All the other Professors had thought it rather silly, at first, Percy remembered. What began as a small project escalating into a full-grown fascination that he rather hoped, even now, he’d never shake off. He’d started working on it in school- an essay about cauldron bottom-thickness- the regulations (or indeed lack of), the effects of different thicknesses on different potions. He’d looked up every book he could on the subject in the school library but every time he did he found holes- books no longer in print, referenced only in passing, theorists brought in from another obscure branch of magical thought that he’d never heard of. He’d heard, somewhere, in some other book, (likely ‘Great Bibliophiles of Our Times’, a series he had always been rather fond of re-reading for pleasure) that Professor Dumbledore had the three-volume text collection of ‘On Cauldrons’ in his possession and had first approached Professor McGonnagall to ask if she thought he might be able to see it. She had said no, at first, telling Percy he was a good student already but that he should, perhaps, keep the project in perspective (he had still, never quite forgiven her for this) but somehow Dumbledore heard about it anyway and Percy, rather overawed at his luck, had found himself being asked to tea with the Headmaster.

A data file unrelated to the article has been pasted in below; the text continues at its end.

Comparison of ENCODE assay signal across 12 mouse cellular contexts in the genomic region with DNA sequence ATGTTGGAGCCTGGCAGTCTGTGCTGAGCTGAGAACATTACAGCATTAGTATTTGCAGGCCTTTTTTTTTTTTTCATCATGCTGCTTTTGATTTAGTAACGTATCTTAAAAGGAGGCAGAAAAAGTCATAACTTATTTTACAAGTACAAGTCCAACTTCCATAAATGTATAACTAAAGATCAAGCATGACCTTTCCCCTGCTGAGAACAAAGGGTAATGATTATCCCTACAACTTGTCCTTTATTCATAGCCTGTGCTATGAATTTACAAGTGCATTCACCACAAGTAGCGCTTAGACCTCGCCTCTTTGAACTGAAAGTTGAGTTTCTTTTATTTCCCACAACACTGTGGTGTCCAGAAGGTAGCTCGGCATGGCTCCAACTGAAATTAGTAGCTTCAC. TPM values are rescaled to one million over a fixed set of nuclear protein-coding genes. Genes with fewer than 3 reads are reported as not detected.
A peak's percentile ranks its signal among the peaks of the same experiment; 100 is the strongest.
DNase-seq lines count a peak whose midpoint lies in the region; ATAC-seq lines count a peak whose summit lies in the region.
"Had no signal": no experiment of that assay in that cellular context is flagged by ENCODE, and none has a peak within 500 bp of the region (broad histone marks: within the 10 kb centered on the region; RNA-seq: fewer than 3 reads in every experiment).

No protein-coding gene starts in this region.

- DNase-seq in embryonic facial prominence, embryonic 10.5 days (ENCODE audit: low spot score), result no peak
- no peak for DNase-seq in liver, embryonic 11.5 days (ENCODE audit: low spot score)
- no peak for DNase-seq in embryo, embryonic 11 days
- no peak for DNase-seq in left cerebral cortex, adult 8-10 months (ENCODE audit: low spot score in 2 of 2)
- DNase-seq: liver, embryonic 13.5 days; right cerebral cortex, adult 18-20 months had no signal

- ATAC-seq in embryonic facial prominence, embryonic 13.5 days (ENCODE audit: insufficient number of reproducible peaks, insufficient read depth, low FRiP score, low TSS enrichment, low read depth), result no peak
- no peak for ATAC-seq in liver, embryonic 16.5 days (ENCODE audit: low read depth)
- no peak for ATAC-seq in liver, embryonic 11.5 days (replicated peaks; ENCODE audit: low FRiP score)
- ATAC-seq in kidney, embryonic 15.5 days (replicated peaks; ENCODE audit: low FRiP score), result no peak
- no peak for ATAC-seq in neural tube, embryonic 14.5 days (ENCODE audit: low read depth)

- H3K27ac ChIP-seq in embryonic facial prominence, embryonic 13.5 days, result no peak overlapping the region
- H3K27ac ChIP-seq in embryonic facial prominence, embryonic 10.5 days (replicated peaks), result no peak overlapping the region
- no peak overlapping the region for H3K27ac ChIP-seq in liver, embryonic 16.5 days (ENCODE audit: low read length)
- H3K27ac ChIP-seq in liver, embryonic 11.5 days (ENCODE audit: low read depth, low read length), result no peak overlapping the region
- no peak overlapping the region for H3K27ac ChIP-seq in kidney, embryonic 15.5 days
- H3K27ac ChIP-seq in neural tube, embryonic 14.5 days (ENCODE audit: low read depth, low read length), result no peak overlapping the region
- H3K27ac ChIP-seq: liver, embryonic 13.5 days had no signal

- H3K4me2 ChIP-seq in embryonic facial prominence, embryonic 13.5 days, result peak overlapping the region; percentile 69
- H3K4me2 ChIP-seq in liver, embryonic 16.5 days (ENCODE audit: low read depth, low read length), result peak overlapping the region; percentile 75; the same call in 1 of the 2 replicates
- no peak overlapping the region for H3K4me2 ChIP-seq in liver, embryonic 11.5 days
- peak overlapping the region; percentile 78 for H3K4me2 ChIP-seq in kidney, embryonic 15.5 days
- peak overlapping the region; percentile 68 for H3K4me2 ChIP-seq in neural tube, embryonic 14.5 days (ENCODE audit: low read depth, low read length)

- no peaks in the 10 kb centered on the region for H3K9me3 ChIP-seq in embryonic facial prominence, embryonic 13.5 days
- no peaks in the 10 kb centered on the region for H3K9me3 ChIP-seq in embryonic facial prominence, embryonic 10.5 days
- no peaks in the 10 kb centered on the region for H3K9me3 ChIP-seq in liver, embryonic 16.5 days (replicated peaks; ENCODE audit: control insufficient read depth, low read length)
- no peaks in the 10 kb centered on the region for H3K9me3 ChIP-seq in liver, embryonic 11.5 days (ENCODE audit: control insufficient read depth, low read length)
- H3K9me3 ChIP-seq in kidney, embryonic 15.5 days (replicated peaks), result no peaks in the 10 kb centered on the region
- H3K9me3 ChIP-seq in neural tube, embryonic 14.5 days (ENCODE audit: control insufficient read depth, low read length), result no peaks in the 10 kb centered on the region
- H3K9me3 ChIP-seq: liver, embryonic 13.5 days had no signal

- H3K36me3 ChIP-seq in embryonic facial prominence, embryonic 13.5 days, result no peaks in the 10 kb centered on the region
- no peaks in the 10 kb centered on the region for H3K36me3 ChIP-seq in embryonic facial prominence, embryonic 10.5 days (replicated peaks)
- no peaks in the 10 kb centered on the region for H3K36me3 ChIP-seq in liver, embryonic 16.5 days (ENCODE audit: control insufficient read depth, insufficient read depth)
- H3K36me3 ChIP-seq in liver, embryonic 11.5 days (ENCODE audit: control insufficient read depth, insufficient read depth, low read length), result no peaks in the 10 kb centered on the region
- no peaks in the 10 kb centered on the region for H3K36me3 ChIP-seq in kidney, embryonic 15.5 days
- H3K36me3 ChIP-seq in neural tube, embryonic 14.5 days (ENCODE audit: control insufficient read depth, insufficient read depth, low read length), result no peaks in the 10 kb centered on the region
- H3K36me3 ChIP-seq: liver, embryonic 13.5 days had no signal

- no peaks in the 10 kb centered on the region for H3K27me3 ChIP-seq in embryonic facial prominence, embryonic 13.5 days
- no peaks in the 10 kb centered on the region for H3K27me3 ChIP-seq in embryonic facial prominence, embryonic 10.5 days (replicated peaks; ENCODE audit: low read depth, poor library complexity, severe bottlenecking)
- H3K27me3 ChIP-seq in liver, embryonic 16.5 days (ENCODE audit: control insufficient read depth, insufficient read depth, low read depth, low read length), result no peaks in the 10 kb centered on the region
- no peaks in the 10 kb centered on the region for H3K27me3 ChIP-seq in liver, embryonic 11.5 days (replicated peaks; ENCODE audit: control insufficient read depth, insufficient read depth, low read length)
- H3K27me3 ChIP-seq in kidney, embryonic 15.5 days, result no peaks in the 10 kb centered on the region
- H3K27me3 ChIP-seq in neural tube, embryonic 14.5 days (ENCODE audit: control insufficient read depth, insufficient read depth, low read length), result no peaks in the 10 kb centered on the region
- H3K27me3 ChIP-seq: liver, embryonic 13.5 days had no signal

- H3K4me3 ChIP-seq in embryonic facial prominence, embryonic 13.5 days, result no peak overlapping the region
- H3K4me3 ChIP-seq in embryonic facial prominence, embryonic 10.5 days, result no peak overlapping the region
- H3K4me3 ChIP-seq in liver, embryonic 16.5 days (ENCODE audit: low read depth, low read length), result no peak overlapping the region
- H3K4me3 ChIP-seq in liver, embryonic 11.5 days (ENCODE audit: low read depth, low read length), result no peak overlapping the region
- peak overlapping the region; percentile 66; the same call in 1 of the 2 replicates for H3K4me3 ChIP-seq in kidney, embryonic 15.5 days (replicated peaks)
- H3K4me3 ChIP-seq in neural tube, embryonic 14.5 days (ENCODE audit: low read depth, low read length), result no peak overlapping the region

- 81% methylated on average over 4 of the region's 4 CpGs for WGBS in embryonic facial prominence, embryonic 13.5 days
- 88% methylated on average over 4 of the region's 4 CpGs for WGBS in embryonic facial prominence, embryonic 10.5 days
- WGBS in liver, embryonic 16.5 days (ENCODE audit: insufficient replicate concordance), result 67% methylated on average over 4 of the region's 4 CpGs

The first couple of times he’d been too nervous to know what to do or say, and nearly spilled his tea. After all this was the great Albus Dumbledore himself! His parents never spoke of him without admiration and everyone knew he was widely acknowledged the greatest wizard of the current era- and there he was sharing tea and sweets with Percy! But, slowly, their conversations became more than just Percy asking nervous questions about the meanings of certain words as he frantically noted down as much text as he could, in fear this was some temporary treat that could, at any minute, be taken away again. They began to discuss the different authors, and why if one thought this, another countered with that. One particular article by Isadora Penwinge had seemed silly to include in such a great book as it was so entirely over simplistic in its assumptions even Percy could spot holes in her theory from a mile away- but then as he progressed he realised that her work was useful because it provided a springboard from which others had quoted and, in disproving her theory, had formed their own.